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 Plant Profile – The truth about Agapanthus orientalis 
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Post Plant Profile – The truth about Agapanthus orientalis
Plant Profile – The truth about Agapanthus orientalis

In recent times the plant variety Agapanthus orientalis in general has been given a bad wrap in the press and throughout the horticultural industry. In a recent publication this plant has been noted as being a weed and has been recommended not to plant due to its invasiveness. Unfortunately general statements like this branding all Agapanthus orientalis as invasive are untrue and some recent campaigning from a successful Agapanthus breeder has helped to clear up this issue.

The scientific papers covering the naturalisation of Agapanthus in some localised pockets in Victoria and NSW looked at the traditional blue or white orientalis Agapanthus from South Africa. These plants are robust and produce massive fertile seed carrying flower heads and the plants readily clump. One location at Echo Point at Katoomba in the Blue Mountains NSW is a high profile area where there has been a small outbreak of Agapanthus orientalis. Approximately 80 years ago vast numbers of the traditional orientalis Agapanthus from South Africa were planted in the gardens on top of Echo Point, some seed over the years has fallen nearby and germinated here and there but by no means are there thick pockets or vast numbers which have escaped from the original plantings and have taken over after all this time.

Botanical experts have advised that they do not consider many of the new named hybridised forms to be counted as invasive. The traditional orientalis from South Africa is the Agapanthus of concern and many of the named varieties, both normal size and dwarf forms are high value lines and do not become invasive.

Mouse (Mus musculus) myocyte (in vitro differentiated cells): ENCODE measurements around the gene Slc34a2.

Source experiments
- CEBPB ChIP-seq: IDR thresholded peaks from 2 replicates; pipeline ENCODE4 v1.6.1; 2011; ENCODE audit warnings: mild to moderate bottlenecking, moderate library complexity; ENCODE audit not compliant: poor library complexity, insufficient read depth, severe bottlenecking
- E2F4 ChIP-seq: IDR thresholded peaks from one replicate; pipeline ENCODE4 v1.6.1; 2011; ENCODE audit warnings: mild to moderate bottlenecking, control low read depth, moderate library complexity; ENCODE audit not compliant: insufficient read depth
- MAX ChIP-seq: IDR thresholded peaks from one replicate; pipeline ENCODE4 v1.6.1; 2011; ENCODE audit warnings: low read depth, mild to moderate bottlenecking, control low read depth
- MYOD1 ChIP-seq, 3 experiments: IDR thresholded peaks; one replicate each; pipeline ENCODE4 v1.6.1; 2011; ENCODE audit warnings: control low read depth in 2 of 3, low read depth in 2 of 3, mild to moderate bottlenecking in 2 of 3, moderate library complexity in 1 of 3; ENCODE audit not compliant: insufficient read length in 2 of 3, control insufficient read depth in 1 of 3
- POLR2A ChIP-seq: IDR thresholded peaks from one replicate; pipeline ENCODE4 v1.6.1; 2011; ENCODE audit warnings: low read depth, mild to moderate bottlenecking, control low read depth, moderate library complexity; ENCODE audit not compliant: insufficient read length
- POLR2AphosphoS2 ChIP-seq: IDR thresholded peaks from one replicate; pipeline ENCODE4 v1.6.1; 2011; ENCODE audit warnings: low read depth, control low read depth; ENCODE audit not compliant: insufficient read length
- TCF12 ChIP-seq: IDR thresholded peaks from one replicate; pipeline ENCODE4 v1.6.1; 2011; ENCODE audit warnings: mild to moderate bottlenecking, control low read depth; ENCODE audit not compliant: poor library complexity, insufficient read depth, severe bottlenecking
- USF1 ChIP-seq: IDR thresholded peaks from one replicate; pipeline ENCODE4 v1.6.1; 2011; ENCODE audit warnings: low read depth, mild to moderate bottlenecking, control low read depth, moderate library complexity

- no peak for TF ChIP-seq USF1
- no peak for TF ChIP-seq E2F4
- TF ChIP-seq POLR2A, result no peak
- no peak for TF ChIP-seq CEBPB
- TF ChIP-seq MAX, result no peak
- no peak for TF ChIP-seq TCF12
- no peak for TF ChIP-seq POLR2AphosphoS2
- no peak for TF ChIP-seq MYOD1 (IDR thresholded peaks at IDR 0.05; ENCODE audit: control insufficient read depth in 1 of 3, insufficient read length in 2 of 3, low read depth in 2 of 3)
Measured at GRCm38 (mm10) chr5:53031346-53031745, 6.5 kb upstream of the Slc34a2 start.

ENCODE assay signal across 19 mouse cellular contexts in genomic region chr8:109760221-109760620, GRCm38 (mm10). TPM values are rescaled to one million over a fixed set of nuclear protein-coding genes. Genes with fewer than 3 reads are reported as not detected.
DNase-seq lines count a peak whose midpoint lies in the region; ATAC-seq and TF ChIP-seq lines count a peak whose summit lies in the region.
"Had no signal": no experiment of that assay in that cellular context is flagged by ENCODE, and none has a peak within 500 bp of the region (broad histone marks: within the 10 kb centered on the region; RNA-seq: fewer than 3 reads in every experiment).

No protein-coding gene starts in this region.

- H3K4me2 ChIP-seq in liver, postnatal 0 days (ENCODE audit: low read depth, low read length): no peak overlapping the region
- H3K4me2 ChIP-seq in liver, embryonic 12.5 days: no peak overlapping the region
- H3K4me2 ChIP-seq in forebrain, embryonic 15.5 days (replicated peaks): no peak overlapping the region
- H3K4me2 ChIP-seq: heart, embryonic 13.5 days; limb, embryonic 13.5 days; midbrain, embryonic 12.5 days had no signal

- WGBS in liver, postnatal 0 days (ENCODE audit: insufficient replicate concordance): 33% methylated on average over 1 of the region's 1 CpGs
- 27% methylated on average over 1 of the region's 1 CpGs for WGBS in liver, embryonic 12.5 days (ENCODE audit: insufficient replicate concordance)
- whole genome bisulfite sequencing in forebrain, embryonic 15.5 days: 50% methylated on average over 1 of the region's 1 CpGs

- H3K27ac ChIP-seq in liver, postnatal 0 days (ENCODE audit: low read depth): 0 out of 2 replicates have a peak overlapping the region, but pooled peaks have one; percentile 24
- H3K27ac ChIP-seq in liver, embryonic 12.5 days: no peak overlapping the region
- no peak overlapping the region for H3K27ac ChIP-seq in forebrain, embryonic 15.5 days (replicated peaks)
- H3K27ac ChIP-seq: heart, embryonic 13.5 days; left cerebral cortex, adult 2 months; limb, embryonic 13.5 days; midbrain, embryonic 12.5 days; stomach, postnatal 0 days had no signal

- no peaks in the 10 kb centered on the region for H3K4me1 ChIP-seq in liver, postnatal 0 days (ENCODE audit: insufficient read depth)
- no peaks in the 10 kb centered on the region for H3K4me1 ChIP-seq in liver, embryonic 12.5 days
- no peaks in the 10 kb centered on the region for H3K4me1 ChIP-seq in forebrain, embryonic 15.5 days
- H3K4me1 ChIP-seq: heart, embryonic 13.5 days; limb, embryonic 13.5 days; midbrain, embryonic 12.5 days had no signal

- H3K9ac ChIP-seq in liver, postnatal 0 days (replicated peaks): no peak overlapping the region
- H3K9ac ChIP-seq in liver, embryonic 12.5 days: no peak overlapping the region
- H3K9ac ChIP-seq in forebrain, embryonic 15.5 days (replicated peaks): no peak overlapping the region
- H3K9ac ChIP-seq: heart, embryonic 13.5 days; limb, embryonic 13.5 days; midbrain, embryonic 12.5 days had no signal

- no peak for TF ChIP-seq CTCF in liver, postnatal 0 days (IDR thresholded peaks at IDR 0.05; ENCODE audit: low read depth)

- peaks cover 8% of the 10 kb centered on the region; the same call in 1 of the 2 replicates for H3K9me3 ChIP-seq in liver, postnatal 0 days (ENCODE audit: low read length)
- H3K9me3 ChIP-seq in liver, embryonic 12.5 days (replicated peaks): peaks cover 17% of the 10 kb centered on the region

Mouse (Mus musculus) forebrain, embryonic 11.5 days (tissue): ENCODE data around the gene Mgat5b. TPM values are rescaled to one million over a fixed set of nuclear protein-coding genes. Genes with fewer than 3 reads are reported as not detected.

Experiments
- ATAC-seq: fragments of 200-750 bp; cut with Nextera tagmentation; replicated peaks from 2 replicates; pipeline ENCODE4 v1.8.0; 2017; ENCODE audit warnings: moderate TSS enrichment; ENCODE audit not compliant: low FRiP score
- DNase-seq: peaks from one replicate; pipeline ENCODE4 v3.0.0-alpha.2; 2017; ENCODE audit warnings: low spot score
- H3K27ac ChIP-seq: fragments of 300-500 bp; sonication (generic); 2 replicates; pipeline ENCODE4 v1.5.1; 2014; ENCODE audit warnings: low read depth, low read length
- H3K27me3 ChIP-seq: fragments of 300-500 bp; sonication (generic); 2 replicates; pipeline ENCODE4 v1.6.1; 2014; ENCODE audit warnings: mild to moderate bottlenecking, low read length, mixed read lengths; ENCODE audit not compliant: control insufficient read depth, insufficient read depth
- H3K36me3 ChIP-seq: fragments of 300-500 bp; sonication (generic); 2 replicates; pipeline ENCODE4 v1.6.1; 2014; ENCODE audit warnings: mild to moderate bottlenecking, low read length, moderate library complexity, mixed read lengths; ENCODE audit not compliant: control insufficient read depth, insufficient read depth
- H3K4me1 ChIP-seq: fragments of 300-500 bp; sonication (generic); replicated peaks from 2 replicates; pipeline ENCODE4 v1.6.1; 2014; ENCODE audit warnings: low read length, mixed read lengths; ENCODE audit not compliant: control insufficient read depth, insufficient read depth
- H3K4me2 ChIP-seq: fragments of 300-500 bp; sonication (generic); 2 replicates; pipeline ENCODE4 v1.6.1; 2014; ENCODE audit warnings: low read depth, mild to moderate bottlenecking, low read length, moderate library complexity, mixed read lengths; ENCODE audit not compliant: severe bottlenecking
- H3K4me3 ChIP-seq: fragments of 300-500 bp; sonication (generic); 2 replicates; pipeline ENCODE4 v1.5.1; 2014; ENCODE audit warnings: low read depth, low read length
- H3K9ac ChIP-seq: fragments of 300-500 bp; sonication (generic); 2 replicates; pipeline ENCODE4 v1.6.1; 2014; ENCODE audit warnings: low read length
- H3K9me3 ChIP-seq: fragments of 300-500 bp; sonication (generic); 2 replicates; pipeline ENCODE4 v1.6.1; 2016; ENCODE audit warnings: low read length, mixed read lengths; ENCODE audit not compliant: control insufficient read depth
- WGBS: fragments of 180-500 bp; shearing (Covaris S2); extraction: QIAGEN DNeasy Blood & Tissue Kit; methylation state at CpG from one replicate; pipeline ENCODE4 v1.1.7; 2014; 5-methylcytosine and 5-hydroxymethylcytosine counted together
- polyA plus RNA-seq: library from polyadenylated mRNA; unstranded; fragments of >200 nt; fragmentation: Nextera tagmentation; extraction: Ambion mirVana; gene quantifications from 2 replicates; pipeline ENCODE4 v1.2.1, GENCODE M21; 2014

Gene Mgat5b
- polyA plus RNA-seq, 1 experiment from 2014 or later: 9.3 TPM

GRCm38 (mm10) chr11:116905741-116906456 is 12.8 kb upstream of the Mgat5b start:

Newly developed orientalis hybrids bred here in Australia such as Queen Mum and Cloudy Days bred by Pine Mountain Nursery both have low seed set and do not clump readily. Future breeding efforts will continue to concentrate on producing Agapanthus cultivars which have little or no seed set through selective breeding practices.

Late in 2009 an expert on Agapanthus wrote a letter to the Minister of the Department of Agriculture Fisheries and Forestry in regards to the misrepresentation of Agapanthus orientalis varieties to the general public and horticulture industry and asked that the incorrect information be amended. In November 2009 a letter or reply was received from the Department of Agriculture Fisheries and Forestry acknowledging that the Agapanthus species stipulated as being potentially invasive were the native South African or non hybridised Agapanthus orientalis. The department has asked that the text be amended to specify that hybridised varieties are not invasive.

So do not feel guilty about using Agapanthus, as they are part of our gardening history. Agapanthus are a true icon of both historic and modern gardens in Australia, they were recorded in the 1843 catalogue of plants at Camden Park House in NSW, and were likely to be brought from overseas well before that date. If they were as invasive as some of the claims state, surely after all this time they would be causing overwhelming problems right around Australia and they would have been added to the declared noxiuos weed list.

Keep enjoying your Agapanthus and if you are worried about your common non hybridized forms spreading from seed near native bushland simply remove the spent flower heads once they have finished flowering each summer. Otherwise look out for the popular hybridized cultivars which have very little seed set such as the above mentioned Queen Mum and Cloudy Days and also Black Pantha and Lavender Haze.

Click on the links below for more info

Queen Mum ... n-mum.html

Cloudy Days ... -days.html

Thu Aug 30, 2012
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